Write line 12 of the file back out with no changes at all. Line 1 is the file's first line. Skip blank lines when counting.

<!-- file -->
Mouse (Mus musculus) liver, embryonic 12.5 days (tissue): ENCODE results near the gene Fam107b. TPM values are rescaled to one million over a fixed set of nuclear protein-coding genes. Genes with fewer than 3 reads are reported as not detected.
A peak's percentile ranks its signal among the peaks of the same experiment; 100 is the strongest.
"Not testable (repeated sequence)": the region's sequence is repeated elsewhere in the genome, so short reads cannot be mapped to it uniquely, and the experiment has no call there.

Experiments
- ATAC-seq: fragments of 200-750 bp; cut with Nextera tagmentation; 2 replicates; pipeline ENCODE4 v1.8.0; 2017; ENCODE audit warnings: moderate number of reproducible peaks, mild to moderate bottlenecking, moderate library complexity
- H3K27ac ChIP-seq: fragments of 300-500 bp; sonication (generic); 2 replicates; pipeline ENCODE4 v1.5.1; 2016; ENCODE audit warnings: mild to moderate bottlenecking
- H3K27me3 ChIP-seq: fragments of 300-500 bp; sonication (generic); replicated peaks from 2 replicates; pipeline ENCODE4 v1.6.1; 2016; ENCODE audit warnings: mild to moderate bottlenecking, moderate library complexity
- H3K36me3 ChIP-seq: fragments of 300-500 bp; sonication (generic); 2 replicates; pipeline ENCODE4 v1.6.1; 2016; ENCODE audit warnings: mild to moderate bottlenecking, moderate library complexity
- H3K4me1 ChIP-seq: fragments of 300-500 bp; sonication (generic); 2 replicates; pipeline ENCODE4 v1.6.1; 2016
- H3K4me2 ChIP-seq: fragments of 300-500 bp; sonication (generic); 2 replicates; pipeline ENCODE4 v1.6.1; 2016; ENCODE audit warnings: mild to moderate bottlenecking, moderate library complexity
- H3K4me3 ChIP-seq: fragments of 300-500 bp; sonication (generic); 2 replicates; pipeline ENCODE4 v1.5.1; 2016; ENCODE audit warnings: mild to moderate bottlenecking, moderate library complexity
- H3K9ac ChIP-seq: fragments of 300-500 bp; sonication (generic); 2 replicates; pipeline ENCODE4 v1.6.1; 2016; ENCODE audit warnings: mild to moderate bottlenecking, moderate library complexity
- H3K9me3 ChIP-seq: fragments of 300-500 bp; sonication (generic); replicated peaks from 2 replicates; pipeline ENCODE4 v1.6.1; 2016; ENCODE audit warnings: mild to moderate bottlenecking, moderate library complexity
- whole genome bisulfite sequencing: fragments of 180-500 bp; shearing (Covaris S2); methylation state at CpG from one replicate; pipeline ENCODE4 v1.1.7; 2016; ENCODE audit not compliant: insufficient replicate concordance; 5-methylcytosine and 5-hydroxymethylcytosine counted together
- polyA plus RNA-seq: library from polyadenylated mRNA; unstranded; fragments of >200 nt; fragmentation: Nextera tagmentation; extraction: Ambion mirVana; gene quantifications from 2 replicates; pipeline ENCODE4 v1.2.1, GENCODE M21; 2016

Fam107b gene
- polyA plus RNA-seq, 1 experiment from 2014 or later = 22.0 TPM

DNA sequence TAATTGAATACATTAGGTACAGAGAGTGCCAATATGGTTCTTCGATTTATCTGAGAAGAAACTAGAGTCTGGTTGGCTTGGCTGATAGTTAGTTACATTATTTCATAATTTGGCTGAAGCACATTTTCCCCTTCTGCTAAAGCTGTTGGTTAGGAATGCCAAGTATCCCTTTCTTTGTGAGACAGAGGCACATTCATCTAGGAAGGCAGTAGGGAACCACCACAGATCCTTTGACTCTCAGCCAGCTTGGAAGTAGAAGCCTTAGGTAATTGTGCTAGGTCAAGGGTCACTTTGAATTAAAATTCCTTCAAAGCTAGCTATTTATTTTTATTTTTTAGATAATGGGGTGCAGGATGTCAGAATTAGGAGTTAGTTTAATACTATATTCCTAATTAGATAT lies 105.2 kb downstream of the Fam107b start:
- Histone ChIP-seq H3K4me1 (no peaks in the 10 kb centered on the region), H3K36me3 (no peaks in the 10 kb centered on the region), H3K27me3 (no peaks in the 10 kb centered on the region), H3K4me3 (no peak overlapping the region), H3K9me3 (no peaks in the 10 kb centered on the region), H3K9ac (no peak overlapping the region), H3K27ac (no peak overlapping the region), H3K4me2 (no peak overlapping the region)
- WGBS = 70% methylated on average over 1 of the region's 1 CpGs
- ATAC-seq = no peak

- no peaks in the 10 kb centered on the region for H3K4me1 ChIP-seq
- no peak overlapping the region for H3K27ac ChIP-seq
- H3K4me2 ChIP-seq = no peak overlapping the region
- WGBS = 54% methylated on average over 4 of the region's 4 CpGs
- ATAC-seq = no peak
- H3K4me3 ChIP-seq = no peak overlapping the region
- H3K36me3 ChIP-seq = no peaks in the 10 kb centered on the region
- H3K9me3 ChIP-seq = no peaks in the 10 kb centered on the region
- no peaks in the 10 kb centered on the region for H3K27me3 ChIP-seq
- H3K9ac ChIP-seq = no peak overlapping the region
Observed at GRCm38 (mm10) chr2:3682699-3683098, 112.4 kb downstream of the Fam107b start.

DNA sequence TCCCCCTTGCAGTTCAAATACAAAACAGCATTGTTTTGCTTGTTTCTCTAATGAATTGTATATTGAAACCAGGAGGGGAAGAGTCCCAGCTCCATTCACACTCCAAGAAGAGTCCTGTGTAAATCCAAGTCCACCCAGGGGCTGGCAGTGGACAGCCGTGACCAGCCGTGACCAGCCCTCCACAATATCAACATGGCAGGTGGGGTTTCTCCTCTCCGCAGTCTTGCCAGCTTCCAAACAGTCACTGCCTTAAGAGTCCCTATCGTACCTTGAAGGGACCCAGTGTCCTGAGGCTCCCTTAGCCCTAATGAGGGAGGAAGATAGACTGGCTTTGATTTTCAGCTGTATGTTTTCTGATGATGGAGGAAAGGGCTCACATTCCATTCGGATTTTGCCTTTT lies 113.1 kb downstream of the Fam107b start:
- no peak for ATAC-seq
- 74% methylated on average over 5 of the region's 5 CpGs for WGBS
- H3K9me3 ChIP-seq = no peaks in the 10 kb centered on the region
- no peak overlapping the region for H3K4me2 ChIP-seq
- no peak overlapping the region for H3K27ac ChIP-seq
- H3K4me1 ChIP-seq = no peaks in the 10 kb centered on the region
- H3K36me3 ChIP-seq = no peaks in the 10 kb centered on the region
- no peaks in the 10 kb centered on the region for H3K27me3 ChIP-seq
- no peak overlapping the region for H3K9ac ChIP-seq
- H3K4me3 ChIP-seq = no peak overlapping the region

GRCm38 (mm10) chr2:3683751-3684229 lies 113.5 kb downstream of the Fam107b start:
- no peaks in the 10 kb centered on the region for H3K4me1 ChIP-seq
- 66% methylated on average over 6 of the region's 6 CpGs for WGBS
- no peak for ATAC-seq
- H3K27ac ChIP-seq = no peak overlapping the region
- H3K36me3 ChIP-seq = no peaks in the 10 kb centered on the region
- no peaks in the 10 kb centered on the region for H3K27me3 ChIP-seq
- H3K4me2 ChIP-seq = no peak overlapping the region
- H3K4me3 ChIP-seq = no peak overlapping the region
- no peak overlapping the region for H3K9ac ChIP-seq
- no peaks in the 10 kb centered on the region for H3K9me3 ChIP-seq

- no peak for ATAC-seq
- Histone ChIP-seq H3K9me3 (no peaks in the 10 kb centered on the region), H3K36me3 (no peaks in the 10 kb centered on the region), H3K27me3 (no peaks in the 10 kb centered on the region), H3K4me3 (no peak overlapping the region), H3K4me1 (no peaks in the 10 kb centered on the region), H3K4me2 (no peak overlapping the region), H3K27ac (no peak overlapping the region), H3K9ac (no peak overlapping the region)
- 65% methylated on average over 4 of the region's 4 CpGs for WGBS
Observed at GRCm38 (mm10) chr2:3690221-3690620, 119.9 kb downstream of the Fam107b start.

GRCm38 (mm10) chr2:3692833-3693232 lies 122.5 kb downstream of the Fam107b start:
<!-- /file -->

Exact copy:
- H3K9ac ChIP-seq: fragments of 300-500 bp; sonication (generic); 2 replicates; pipeline ENCODE4 v1.6.1; 2016; ENCODE audit warnings: mild to moderate bottlenecking, moderate library complexity